Why Every Workplace Needs a Breakout Area (And How to Design One)

Modern office is much more than just a place of work. It’s also where we socialize, create and have fun. And it doesn’t only happen at our desks.  Which is why every office needs breakout areas to serve all different purposes in our everyday work routine.

office breakout area

Third place wanted

According to a famous sociologist Ray Oldenburg, in addition to the first place, being home, and the second place, being work, people desperately need a third place to fulfill their social needs. Spaces  to build our relations, exchange ideas and simply have a good time. Previously known as coffee shops and libraries, third places are now merging into our working worlds as well. As we spend more of our lives at work, our need for these third places are increasing and it's becoming a significant factor in the wellbeing of employees’. 

Nowadays, Oldenburg’s idea is not just a theory — recent studies confirm that as much as 59% of employees find breakout areas essential office facilities. No wonder that many world-renowned businesses like Google and Facebook offer third places like inhouse coffee shops and libraries to their employees. And they are not the only ones - many companies around the world are increasingly offering onsite gyms, game rooms, cafeterias and even cinemas — everything to keep their workers happy.

The belief that third places - or breakout areas - should be separate from the working environment has changed. Now, we see that these two areas of life can coexist, and the result is higher job satisfaction and overall wellness. So, if your office still lacks a breakout area, it’s high time to create one.

How to design breakout area in the office 

When designing a third place, you should first decide what purpose it will serve. If there are multiple purposes you’ll probably need multiple breakout areas. A quiet reading corner cannot be a game room at the same time. Maybe, your team isn’t even fond of games. So what exactly do they need? The best way to find out is to ask them — this is exactly what Hubble HQ did. They conducted an internal survey and found that a kitchen, onsite gym and an office bar with drinks and snacks are among the most wanted facilities. Other preferences included individual pods, nap rooms, private meeting rooms and a swimming pool. Based on that, Hubble made a selection of various breakout areas and incorporated them into the new office design. 

We've also done some research and combined the findings into a handy checklist - check it out

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Ideally, your office design should include the areas for both socializing and alone time. The main rule is to clearly isolate these zones from the rest of the workspace. It can be a separate room or a an area marked by room dividers. Nothing in there should resemble the typical office. Try using lounge chairs and sofas to create a cosy feel.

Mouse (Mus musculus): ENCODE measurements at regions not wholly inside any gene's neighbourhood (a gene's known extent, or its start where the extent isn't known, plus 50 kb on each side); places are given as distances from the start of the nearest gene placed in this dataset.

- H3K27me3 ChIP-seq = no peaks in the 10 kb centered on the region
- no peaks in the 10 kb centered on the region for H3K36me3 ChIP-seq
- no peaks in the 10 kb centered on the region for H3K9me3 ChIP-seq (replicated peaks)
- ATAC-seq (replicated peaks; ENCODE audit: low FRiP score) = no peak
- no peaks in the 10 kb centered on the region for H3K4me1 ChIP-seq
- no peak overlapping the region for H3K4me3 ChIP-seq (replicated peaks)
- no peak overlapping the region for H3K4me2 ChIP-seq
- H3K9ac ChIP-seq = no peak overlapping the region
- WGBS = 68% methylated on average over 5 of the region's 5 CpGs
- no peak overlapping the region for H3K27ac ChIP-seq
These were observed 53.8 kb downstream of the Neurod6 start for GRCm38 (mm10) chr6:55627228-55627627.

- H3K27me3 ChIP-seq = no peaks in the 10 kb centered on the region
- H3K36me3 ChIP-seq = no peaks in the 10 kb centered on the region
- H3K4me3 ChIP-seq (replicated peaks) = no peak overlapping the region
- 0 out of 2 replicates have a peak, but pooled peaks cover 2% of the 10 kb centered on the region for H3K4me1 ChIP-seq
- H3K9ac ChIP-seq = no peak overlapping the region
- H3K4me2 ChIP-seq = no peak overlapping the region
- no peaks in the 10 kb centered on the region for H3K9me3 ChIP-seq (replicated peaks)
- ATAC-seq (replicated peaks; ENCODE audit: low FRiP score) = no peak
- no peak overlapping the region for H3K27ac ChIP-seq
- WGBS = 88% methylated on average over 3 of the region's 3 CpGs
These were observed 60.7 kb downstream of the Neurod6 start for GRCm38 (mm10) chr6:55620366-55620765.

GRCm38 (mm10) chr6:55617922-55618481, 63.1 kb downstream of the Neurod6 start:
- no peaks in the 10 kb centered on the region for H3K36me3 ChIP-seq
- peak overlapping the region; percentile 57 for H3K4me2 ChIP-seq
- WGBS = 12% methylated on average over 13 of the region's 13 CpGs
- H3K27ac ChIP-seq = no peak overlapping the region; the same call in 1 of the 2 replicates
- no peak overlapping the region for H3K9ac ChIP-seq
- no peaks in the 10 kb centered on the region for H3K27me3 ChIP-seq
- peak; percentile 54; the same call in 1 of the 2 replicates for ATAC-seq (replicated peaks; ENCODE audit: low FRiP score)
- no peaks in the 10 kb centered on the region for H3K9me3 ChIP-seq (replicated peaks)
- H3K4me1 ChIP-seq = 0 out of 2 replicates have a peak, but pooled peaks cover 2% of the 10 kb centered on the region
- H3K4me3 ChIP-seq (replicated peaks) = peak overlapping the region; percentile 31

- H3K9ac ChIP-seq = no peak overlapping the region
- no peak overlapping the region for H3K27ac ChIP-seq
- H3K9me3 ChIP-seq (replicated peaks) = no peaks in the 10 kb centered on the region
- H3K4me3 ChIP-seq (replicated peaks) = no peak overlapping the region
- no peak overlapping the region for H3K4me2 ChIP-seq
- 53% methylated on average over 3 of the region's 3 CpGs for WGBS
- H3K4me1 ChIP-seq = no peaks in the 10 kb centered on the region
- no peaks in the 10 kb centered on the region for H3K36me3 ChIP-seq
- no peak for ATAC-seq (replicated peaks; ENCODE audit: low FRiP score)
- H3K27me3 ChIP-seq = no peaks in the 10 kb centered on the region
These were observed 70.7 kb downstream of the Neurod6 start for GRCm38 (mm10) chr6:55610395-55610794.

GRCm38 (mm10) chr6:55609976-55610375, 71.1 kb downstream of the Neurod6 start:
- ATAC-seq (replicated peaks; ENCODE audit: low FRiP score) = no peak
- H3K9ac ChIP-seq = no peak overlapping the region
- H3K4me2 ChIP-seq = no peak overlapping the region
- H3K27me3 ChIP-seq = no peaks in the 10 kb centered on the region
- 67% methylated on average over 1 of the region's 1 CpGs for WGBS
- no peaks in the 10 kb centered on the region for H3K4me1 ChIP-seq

Furniture is not the only element to consider — lightning, aroma and acoustics also contribute to the overall atmosphere of your third place. Acoustics are particularly important for so-called productive breakout areas, if used for concentrated tasks, such as quiet breaks and reading.

Pod chairs by De Vorm in East Side co-working space, created by The Office Group.

Tip from De Vorm

Using sound-dampening materials can greatly improve the acoustics of your breakout areas. Consider PET Felt — a sustainable material known for its sound-absorbing properties. For instance, Pod chair will create a perfect shelter from noise and visual distractors.

Don’t limit yourself to the inside area only — an outdoor garden or a rooftop terrace can also be used to create the third place. Up to 86% of workers indicated the desire to work outside, so why not let them? This could have significant long term benefits — studies show that spending a part of the working day outdoors has a positive impact on employees’ concentration, creativity and problem-solving.

Wood Me chairs by De Vorm in office hall of Liander Duiven

Tip from De Vorm

You can compensate for the lack of an outdoor terrain by creating biophilic breakout areas inside. The use of natural materials in the third-place design, like wood, along with plants and other landscape elements is said to have a calming effect on people and reduce absenteeism at work.

4 great examples of office breakout areas

Now, let’s take a look at how different companies have incorporated these third-place ideas in their office design. Maybe, you will find some inspiration for designing your own breakout area.

1. Nike European HQ

Eat & Meet area at Nike Headquarters in Hilversum with LJ 3 bar stools from De Vorm

Eat & Meet area at Nike Headquarters resembles an urban cafe, with LJ 3 bar stools completing the look. Large shared tables and informal design encourage socialization during lunch breaks.


Nook lounge chairs by De Vorm in breakout area inside FULL NODE officeFULL NODE created a relaxing lounge corner where employees can read, exchange ideas or simply have a breakout from work. Nook lounge chairs add a cosy feeling to this space.

3. Liander

Green hall of Liander office in Duiven

Liander incorporated a green zone into their office. Spacious area, natural wall decor and wooden chairs complete the jungle look.

4. Tele 2

Pod chairs by De Vorm on different floors f Tele 2 office

Tele 2 offers privacy spots on every floor of their office in Oslo. Sound-dampening properties and the shielding form of the Pod chairs bring distractions to a minimum.

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